Though I love the long-term process of research, note-taking, story and character development that goes into a novel, there is something so beautiful about finding a story by distilling it’s essence into a finite body of words that are a fraction of the amount usually found in a standard novel, then seeing it married to perfect illustrations that complete the story. Great picture books are magical!

Wow! Who was your favorite author, illustrator, and/or your favorite book as a child?

Image of all the "Peanuts" characters.

Although I suppose like many kids, the first author I remember reading a lot of was Dr. Suess. However, my favorite author/illustrator was Charles M Schulz. I read every single Peanuts book I could find at the neighborhood library. I really connected with the character of Charlie Brown, who was this really philosophical kid, pondering aspects of life, so much so that I’d often forget he and the other characters were five years old. Now, it makes sense, as I am a deeply philosophical person who questions and ponders everything.

They do often seem much older. What was your inspiration or spark of interest for It’ll be Irie: Staying True to Yourself?

Book cover of It’ll be Irie: Staying True to Yourself.

My parents, both immigrants to the U.S. from the beautiful island of Jamaica, were my main source of inspiration. I recall my mother telling me about a time in her junior high school in New York where she’d felt self-conscious of her Jamaican patois until a teacher explained the grammatical structure of patois to her classmates, which in turn made her feel validated and seen.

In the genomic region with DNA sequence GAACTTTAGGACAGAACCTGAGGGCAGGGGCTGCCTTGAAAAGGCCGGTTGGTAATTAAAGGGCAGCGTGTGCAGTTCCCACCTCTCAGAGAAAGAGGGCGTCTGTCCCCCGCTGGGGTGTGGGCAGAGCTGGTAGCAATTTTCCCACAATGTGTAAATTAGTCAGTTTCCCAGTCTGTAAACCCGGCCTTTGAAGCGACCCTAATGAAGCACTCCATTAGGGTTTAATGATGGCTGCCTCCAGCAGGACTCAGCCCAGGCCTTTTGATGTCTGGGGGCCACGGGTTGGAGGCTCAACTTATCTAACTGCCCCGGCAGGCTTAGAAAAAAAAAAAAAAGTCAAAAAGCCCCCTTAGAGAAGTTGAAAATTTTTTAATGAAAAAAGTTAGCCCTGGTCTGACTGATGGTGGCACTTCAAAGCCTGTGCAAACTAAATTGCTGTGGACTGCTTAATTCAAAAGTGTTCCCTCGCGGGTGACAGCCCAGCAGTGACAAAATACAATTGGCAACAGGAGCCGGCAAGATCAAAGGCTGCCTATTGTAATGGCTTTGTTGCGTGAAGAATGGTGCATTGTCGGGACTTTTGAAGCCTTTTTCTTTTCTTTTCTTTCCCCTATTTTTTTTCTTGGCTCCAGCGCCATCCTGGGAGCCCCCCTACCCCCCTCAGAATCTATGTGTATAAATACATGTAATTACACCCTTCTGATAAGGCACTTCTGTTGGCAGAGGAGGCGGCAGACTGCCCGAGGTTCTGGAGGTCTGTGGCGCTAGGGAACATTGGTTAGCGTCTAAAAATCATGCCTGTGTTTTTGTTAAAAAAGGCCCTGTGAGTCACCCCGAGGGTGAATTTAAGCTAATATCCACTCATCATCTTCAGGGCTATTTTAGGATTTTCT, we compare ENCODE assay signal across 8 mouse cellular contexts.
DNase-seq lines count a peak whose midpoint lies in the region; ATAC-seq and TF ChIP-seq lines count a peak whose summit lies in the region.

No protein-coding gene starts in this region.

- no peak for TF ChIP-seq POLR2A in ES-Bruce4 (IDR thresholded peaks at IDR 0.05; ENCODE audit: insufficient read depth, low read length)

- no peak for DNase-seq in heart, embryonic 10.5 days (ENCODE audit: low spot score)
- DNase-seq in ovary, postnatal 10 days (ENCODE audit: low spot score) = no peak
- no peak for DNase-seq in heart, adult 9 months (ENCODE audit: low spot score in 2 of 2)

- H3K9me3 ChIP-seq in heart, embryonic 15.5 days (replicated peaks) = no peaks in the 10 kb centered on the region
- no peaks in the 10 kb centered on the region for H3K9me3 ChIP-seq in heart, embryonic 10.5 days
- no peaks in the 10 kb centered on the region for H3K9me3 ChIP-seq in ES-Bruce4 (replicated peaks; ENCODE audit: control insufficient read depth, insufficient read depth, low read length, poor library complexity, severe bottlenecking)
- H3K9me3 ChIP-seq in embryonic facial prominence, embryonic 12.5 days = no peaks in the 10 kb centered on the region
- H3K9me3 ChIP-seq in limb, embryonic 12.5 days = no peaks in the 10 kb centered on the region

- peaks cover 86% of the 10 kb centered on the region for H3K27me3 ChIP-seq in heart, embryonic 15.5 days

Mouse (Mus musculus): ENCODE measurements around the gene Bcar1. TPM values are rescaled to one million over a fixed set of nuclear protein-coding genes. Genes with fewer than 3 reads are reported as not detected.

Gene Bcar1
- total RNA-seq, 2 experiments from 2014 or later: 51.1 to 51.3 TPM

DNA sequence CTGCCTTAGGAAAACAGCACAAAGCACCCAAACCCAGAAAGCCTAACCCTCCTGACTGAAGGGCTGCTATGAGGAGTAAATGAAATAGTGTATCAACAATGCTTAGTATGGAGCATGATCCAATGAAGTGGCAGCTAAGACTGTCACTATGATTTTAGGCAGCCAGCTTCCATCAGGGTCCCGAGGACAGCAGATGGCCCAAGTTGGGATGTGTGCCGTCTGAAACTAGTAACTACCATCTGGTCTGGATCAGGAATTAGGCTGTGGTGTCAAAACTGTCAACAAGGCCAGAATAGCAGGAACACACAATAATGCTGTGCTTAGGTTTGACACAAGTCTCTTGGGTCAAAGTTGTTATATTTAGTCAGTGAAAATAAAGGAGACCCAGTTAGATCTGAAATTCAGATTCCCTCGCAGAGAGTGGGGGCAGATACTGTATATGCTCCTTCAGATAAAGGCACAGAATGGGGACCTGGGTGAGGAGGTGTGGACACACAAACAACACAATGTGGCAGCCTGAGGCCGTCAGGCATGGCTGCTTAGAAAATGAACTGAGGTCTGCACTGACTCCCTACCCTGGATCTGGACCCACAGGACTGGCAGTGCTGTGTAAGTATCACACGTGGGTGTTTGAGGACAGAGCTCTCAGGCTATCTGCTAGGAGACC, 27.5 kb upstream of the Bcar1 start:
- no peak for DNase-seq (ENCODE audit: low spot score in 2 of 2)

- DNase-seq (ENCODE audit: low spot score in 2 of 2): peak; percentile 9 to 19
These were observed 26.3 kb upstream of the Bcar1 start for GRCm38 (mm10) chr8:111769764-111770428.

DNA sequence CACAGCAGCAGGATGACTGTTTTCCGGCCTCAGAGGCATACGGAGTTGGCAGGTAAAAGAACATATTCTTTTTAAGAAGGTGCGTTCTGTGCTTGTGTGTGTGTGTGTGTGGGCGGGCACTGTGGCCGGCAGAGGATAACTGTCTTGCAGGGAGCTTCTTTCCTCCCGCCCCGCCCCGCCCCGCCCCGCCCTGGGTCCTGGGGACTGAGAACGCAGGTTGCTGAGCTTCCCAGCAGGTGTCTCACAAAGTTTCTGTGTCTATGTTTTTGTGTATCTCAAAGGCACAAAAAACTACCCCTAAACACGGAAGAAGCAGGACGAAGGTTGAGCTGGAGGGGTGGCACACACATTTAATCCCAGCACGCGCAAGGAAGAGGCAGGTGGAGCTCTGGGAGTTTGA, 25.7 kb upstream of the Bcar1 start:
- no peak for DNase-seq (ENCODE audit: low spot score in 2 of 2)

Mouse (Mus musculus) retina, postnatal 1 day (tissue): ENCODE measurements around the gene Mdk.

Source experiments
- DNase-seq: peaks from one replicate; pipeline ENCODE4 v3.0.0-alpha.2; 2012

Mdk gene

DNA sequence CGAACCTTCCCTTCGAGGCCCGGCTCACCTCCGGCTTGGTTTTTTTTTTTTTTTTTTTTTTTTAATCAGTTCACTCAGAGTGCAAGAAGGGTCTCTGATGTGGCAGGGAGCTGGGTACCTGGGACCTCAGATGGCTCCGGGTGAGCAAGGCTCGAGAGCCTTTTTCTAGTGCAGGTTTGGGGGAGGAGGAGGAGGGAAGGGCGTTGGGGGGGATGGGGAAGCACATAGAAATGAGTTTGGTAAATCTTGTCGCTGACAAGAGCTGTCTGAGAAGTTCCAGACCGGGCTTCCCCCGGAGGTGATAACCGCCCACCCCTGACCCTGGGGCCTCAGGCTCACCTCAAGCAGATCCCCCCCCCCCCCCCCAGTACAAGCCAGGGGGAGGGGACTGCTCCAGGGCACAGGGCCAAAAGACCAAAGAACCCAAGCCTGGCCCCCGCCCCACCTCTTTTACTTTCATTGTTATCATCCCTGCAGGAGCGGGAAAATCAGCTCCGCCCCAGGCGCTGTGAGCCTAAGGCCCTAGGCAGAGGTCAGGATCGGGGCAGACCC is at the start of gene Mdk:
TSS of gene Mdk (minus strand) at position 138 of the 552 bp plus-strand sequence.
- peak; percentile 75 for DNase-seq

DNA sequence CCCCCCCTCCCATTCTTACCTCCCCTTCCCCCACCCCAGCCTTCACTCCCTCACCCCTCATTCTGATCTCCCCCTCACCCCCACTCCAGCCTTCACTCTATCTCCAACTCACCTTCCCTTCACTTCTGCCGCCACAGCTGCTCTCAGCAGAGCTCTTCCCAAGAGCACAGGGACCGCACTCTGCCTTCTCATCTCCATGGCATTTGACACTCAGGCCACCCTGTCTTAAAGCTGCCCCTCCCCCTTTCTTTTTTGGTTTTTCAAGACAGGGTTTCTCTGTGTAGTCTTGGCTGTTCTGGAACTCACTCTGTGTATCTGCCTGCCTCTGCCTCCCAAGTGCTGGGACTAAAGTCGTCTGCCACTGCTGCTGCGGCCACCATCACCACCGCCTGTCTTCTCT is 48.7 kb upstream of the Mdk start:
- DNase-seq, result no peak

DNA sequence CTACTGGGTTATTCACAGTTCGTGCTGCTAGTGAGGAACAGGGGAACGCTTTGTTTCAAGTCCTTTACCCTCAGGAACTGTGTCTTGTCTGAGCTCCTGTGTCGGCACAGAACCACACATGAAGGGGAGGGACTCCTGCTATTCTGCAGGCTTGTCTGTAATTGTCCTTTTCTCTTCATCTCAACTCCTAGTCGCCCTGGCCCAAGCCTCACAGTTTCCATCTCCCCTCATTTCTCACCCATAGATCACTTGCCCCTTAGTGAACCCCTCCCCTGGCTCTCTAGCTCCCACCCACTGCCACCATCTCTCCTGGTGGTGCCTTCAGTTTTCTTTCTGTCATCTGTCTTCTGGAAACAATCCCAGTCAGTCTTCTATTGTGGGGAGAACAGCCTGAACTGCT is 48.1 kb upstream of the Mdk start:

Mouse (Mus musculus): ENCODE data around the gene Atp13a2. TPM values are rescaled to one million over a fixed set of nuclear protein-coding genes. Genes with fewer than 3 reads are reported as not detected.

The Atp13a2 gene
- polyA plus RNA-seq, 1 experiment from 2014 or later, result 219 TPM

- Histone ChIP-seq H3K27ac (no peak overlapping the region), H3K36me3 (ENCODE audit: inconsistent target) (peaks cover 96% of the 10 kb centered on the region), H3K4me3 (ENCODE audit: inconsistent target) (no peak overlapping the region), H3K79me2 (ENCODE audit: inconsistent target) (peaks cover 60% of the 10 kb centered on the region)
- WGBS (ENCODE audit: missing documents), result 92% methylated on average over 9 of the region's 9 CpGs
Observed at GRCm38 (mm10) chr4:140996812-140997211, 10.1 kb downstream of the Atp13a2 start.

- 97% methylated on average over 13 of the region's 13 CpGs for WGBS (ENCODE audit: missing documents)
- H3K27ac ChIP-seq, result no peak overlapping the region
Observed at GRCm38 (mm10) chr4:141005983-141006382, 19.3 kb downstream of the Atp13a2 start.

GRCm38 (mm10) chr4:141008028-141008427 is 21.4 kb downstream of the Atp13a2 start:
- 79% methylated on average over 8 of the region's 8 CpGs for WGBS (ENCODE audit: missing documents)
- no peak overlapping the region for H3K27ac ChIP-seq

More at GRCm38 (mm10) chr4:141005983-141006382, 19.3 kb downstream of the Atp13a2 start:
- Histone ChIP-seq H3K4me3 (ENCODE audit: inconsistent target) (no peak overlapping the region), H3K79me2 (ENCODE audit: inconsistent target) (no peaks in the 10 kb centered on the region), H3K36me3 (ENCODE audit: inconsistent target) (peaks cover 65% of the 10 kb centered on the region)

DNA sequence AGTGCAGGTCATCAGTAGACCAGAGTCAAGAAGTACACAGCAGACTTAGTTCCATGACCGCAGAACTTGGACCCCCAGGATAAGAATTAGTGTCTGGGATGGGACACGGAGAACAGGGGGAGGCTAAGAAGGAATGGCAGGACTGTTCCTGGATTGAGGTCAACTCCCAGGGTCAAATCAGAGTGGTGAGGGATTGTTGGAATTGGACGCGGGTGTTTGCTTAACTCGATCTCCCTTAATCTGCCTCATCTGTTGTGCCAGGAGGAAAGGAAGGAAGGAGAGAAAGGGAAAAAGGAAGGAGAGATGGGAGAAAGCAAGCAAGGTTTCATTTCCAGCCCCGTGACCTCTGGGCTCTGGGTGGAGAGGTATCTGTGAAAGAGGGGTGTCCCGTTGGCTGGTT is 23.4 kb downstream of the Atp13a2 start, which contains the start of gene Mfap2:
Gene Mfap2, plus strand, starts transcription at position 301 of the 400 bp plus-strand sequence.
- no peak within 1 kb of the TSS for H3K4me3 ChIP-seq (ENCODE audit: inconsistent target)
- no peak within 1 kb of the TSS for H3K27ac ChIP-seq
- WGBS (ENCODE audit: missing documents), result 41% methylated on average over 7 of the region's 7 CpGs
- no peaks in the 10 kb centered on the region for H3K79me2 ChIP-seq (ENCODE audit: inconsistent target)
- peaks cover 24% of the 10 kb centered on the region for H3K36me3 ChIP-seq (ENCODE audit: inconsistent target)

I had the idea one day of a kid who aspires to be American in every way, including how he sounds, in an attempt to bury his Jamaican identity. Whereas my mother had a kind teacher who offered to educate her classmates, Raymond, the main protagonist of It’ll be Irie has his father who helps him not only recall his favorite things about Jamaica, but also bake a Jamaican Christmas cake for his classmates and ultimately reclaim his cultural identity.

The idea of introducing food as a cultural bridge was inspired by memories of my father baking eight to ten Jamaican Christmas cakes every year, then shipping them out to extended family far and wide. He made the most delicious cake!

Yumm! I've sent out boxes of cookies, but never cakes. And what a great tribute to your mother. What is one of the most fun or unusual places where you’ve written a manuscript?

One of the most fun places where I’ve written was at a Picture Book Workshop Weekend retreat hosted by Highlights Foundation at their gorgeous writers retreat facility in Milanville, Pennsylvania. I got to stay in a beautiful little cabin nestled against the luscious backdrop of multi-colored foliage. So peaceful and serene! I not only thoroughly enjoyed working with the esteemed panel of professional editors, writers and illustrators in their workshops, I also thoroughly enjoyed sitting in the cabin quietly revising the picture book manuscript I was working on at the time, Itzel and the Cacao Tree.